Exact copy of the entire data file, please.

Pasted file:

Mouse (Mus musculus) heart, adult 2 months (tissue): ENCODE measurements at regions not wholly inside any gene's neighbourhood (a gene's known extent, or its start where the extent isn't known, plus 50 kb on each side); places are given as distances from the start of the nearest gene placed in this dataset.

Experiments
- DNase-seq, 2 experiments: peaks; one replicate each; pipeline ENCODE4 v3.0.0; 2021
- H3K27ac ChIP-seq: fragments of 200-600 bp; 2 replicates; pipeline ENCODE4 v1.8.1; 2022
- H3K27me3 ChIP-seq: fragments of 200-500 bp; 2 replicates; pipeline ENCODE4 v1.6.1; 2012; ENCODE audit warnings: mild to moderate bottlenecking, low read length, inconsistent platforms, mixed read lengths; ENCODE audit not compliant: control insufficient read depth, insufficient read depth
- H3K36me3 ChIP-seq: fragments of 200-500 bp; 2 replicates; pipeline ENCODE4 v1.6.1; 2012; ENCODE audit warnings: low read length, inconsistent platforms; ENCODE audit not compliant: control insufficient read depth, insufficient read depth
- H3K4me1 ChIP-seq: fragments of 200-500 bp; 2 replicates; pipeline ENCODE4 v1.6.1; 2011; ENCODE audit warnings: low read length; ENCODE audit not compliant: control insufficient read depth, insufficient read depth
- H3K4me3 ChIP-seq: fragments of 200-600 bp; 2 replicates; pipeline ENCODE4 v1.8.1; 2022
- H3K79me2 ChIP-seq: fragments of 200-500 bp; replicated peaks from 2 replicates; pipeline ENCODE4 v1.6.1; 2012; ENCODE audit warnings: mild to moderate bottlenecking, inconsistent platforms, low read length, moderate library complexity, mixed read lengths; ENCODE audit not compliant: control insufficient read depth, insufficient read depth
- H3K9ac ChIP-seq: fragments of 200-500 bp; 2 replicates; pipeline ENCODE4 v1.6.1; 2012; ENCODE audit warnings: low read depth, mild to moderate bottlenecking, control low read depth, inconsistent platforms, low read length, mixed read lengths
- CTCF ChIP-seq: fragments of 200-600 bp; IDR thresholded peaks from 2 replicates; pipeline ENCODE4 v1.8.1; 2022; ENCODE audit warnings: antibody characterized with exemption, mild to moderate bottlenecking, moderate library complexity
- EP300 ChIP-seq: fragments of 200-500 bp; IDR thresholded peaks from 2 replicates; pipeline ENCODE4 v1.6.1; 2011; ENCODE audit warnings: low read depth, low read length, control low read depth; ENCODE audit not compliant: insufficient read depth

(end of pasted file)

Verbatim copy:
Mouse (Mus musculus) heart, adult 2 months (tissue): ENCODE measurements at regions not wholly inside any gene's neighbourhood (a gene's known extent, or its start where the extent isn't known, plus 50 kb on each side); places are given as distances from the start of the nearest gene placed in this dataset.

Experiments
- DNase-seq, 2 experiments: peaks; one replicate each; pipeline ENCODE4 v3.0.0; 2021
- H3K27ac ChIP-seq: fragments of 200-600 bp; 2 replicates; pipeline ENCODE4 v1.8.1; 2022
- H3K27me3 ChIP-seq: fragments of 200-500 bp; 2 replicates; pipeline ENCODE4 v1.6.1; 2012; ENCODE audit warnings: mild to moderate bottlenecking, low read length, inconsistent platforms, mixed read lengths; ENCODE audit not compliant: control insufficient read depth, insufficient read depth
- H3K36me3 ChIP-seq: fragments of 200-500 bp; 2 replicates; pipeline ENCODE4 v1.6.1; 2012; ENCODE audit warnings: low read length, inconsistent platforms; ENCODE audit not compliant: control insufficient read depth, insufficient read depth
- H3K4me1 ChIP-seq: fragments of 200-500 bp; 2 replicates; pipeline ENCODE4 v1.6.1; 2011; ENCODE audit warnings: low read length; ENCODE audit not compliant: control insufficient read depth, insufficient read depth
- H3K4me3 ChIP-seq: fragments of 200-600 bp; 2 replicates; pipeline ENCODE4 v1.8.1; 2022
- H3K79me2 ChIP-seq: fragments of 200-500 bp; replicated peaks from 2 replicates; pipeline ENCODE4 v1.6.1; 2012; ENCODE audit warnings: mild to moderate bottlenecking, inconsistent platforms, low read length, moderate library complexity, mixed read lengths; ENCODE audit not compliant: control insufficient read depth, insufficient read depth
- H3K9ac ChIP-seq: fragments of 200-500 bp; 2 replicates; pipeline ENCODE4 v1.6.1; 2012; ENCODE audit warnings: low read depth, mild to moderate bottlenecking, control low read depth, inconsistent platforms, low read length, mixed read lengths
- CTCF ChIP-seq: fragments of 200-600 bp; IDR thresholded peaks from 2 replicates; pipeline ENCODE4 v1.8.1; 2022; ENCODE audit warnings: antibody characterized with exemption, mild to moderate bottlenecking, moderate library complexity
- EP300 ChIP-seq: fragments of 200-500 bp; IDR thresholded peaks from 2 replicates; pipeline ENCODE4 v1.6.1; 2011; ENCODE audit warnings: low read depth, low read length, control low read depth; ENCODE audit not compliant: insufficient read depth